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“Is the organization making a profit?” That is what most stakeholders think about when they look at the bottom line. Yet, an organization might be making a profit while dumping toxic waste into the environment, treating employees poorly, or failing to conserve resources. Nonfinancial performance measures such as these can be challenging to measure. The Triple Bottom Line (TBL) is a framework that incorporates nonfinancial factors in measuring the performance of an organization. In addition to assessing profitability, the TBL approach also assesses an organization’s social and ecological impact.
Today’s socially conscious executive thoroughly grasps the significance of the TBL in terms of organizational and cultural success. TBL, which is sometimes referred to as part of the broader term corporate social responsibility (CSR), is a measure of an organization’s financial health, environmental sustainability, and its furtherance of social justice. One question that can be used to assess if an organization is meeting TBL objectives is whether or not the human experience of all stakeholders is elevated due to its work.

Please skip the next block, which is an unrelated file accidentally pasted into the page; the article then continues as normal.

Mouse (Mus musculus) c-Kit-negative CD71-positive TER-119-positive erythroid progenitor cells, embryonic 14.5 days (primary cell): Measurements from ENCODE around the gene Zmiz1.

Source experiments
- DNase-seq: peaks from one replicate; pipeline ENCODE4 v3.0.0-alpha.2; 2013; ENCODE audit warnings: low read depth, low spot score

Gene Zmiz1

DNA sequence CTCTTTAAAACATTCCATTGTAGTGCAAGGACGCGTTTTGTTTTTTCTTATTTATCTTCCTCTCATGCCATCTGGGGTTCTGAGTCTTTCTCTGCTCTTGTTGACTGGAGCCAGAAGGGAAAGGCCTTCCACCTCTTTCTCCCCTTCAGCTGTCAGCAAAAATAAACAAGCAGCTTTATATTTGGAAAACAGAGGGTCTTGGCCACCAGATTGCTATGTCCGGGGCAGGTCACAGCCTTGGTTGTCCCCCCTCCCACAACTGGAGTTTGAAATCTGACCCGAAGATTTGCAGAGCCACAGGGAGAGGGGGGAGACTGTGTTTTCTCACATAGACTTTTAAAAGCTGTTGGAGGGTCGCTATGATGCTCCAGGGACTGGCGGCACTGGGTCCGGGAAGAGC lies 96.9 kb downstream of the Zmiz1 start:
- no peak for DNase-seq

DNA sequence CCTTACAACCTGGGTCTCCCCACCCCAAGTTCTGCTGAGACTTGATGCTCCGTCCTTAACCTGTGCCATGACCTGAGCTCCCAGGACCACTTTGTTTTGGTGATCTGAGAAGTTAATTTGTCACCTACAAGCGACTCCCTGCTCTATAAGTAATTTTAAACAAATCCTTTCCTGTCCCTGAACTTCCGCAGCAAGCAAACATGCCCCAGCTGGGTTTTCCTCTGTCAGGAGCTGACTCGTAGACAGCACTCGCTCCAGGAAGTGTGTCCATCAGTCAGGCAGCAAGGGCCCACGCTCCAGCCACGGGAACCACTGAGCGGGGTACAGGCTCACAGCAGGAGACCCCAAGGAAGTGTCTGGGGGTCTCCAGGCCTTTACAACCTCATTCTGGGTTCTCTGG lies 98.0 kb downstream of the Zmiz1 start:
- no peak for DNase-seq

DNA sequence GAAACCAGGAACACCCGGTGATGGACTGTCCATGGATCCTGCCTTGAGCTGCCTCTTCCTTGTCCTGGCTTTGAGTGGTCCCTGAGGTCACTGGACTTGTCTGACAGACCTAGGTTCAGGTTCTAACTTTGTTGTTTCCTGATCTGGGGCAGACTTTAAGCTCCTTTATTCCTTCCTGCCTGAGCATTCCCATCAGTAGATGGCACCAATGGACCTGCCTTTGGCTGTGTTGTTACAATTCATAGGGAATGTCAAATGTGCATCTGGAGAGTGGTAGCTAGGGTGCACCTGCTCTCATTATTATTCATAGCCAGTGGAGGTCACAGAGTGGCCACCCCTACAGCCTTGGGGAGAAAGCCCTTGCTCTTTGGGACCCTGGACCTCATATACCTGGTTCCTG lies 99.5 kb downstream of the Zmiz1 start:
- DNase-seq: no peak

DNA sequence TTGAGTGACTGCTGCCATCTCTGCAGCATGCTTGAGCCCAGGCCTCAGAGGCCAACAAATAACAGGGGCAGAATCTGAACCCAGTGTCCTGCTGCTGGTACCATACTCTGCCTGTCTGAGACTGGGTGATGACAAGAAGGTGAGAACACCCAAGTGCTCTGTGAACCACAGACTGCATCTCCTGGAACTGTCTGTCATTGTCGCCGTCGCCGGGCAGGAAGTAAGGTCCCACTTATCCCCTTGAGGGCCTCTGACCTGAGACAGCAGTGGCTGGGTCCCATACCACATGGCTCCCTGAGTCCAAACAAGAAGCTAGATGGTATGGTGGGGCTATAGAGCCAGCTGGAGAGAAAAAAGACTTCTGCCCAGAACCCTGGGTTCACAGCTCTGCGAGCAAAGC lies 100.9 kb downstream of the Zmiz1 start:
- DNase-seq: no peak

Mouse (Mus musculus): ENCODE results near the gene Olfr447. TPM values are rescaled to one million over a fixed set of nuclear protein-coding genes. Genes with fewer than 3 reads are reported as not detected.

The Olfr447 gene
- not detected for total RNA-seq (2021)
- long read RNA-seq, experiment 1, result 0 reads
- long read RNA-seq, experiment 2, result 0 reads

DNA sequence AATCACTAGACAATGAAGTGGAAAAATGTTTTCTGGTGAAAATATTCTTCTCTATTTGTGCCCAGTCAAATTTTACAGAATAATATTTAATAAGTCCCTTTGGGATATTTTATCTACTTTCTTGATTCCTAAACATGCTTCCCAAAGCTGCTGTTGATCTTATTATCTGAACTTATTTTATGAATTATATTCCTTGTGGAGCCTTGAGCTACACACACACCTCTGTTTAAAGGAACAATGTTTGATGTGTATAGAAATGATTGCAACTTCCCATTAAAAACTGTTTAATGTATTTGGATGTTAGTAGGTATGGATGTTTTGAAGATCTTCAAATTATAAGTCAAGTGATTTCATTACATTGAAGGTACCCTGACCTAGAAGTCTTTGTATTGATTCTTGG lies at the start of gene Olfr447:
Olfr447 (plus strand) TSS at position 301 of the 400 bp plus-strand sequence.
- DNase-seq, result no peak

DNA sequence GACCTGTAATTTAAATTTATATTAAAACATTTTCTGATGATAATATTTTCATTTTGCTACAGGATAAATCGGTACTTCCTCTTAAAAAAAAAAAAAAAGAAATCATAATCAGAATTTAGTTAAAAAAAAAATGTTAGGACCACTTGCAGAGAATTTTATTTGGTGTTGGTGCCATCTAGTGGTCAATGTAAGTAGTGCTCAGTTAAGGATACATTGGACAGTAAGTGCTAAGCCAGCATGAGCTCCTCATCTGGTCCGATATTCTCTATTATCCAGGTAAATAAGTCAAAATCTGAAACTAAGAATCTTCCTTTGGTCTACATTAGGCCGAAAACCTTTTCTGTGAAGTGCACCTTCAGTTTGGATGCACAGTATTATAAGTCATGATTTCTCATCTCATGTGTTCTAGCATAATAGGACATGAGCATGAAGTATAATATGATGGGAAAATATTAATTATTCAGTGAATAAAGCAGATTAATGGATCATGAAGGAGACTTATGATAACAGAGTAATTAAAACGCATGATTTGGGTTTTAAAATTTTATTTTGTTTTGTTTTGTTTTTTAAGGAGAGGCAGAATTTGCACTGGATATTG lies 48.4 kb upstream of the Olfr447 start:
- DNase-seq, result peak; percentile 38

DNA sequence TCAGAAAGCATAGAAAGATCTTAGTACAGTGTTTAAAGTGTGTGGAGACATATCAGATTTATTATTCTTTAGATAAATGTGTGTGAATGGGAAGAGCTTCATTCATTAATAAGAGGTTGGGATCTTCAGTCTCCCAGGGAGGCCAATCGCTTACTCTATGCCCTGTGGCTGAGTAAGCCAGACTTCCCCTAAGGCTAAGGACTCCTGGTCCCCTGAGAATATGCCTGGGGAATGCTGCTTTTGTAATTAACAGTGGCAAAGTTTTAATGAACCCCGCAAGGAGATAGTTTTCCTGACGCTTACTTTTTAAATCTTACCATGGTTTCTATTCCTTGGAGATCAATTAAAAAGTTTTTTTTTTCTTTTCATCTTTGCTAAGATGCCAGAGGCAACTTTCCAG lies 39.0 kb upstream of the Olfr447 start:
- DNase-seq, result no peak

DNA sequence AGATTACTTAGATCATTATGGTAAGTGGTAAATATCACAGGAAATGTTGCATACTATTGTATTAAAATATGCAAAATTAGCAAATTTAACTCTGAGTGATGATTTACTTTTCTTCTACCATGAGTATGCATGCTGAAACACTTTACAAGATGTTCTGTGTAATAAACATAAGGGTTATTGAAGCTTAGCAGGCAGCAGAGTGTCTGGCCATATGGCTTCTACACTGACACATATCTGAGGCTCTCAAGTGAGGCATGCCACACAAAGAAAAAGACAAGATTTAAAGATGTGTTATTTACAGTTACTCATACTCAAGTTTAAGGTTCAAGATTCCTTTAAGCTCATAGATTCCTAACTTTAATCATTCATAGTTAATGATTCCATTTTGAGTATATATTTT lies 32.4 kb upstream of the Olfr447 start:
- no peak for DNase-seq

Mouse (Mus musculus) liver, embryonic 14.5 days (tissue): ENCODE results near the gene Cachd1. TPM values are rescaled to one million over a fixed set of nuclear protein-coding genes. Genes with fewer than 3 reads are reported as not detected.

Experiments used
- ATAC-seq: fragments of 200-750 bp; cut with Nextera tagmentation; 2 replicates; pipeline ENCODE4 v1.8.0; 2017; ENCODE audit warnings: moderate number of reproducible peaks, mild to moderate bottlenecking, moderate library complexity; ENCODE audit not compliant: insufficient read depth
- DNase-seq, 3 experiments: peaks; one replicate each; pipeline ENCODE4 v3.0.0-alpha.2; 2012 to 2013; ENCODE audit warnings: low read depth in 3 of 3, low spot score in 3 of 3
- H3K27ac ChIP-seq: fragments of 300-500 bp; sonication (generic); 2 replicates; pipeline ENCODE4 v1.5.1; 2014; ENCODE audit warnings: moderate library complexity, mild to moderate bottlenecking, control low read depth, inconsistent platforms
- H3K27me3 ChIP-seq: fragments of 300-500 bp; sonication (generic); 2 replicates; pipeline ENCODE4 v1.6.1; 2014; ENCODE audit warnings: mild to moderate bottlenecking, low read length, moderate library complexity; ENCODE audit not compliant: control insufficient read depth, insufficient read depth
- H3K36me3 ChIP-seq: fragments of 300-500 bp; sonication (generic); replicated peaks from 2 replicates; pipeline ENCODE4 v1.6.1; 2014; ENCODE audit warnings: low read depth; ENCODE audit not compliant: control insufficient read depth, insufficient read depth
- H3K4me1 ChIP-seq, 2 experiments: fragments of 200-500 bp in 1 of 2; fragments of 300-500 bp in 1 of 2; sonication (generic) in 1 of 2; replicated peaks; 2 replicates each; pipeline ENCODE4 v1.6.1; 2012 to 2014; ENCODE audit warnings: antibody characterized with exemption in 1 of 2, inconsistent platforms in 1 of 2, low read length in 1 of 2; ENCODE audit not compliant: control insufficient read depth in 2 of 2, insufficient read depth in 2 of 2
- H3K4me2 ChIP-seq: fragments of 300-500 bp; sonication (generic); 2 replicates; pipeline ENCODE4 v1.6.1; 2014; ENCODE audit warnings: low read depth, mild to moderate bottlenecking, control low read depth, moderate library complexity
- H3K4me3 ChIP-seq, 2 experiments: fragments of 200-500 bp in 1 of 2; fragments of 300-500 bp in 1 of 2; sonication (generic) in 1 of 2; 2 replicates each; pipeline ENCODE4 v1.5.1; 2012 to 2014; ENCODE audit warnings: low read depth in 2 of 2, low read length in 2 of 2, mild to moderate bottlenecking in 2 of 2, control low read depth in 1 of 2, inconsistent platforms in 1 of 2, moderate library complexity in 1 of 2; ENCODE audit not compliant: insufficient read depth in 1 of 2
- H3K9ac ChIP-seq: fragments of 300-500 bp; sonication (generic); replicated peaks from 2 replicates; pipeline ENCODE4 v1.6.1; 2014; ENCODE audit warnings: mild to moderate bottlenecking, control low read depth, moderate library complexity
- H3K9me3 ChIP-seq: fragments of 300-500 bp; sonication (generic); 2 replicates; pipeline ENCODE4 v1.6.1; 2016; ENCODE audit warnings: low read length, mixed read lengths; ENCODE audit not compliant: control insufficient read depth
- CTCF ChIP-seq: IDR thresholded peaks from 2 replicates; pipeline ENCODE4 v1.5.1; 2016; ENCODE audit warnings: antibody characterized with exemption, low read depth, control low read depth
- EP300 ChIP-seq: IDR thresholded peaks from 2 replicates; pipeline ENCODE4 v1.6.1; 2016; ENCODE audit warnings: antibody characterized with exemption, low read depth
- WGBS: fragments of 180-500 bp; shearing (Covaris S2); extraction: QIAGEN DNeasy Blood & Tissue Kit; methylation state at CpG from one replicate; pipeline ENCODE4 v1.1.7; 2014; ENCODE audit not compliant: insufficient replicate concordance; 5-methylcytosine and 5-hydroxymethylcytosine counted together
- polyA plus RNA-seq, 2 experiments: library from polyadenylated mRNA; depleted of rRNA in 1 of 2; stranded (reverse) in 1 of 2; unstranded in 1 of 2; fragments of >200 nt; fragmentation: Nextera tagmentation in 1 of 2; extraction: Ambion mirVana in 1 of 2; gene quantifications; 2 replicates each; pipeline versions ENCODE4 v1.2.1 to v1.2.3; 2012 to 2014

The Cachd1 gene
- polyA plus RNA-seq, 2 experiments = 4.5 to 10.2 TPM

To prepare for this Discussion, “Shared Practice: The Triple Bottom Line,” review the Learning Resources for this week and consider how the Triple Bottom Line is related to and affected by an organization’s performance. Reflect on the meaning of corporate social responsibility and how this might impact your role in promoting social change.
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